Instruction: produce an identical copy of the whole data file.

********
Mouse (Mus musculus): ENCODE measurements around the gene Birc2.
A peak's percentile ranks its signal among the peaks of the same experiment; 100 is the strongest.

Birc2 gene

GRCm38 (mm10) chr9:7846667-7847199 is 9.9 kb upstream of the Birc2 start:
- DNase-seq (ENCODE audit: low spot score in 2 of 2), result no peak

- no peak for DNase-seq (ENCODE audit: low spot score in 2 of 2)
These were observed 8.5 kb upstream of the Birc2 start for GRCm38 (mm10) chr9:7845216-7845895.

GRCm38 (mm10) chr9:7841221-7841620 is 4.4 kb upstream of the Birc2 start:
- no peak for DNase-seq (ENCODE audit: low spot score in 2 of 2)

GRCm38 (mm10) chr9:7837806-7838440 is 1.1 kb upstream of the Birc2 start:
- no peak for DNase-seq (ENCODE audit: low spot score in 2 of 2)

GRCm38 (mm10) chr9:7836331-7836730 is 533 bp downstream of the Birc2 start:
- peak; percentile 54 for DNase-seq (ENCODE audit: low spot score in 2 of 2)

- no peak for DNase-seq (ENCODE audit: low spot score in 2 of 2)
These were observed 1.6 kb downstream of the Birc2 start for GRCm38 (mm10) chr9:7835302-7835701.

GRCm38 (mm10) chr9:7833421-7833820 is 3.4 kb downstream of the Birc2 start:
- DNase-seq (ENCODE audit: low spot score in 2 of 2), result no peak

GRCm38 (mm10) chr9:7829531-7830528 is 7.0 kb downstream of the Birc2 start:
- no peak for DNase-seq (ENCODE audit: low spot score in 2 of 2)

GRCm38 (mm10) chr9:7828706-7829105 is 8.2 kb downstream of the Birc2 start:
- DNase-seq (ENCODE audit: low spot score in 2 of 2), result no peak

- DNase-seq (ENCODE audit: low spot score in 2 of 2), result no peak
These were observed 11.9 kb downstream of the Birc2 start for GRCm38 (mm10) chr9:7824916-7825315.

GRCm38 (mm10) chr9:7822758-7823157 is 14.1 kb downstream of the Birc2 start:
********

Mouse (Mus musculus): ENCODE measurements around the gene Birc2.
A peak's percentile ranks its signal among the peaks of the same experiment; 100 is the strongest.

Birc2 gene

GRCm38 (mm10) chr9:7846667-7847199 is 9.9 kb upstream of the Birc2 start:
- DNase-seq (ENCODE audit: low spot score in 2 of 2), result no peak

- no peak for DNase-seq (ENCODE audit: low spot score in 2 of 2)
These were observed 8.5 kb upstream of the Birc2 start for GRCm38 (mm10) chr9:7845216-7845895.

GRCm38 (mm10) chr9:7841221-7841620 is 4.4 kb upstream of the Birc2 start:
- no peak for DNase-seq (ENCODE audit: low spot score in 2 of 2)

GRCm38 (mm10) chr9:7837806-7838440 is 1.1 kb upstream of the Birc2 start:
- no peak for DNase-seq (ENCODE audit: low spot score in 2 of 2)

GRCm38 (mm10) chr9:7836331-7836730 is 533 bp downstream of the Birc2 start:
- peak; percentile 54 for DNase-seq (ENCODE audit: low spot score in 2 of 2)

- no peak for DNase-seq (ENCODE audit: low spot score in 2 of 2)
These were observed 1.6 kb downstream of the Birc2 start for GRCm38 (mm10) chr9:7835302-7835701.

GRCm38 (mm10) chr9:7833421-7833820 is 3.4 kb downstream of the Birc2 start:
- DNase-seq (ENCODE audit: low spot score in 2 of 2), result no peak

GRCm38 (mm10) chr9:7829531-7830528 is 7.0 kb downstream of the Birc2 start:
- no peak for DNase-seq (ENCODE audit: low spot score in 2 of 2)

GRCm38 (mm10) chr9:7828706-7829105 is 8.2 kb downstream of the Birc2 start:
- DNase-seq (ENCODE audit: low spot score in 2 of 2), result no peak

- DNase-seq (ENCODE audit: low spot score in 2 of 2), result no peak
These were observed 11.9 kb downstream of the Birc2 start for GRCm38 (mm10) chr9:7824916-7825315.

GRCm38 (mm10) chr9:7822758-7823157 is 14.1 kb downstream of the Birc2 start: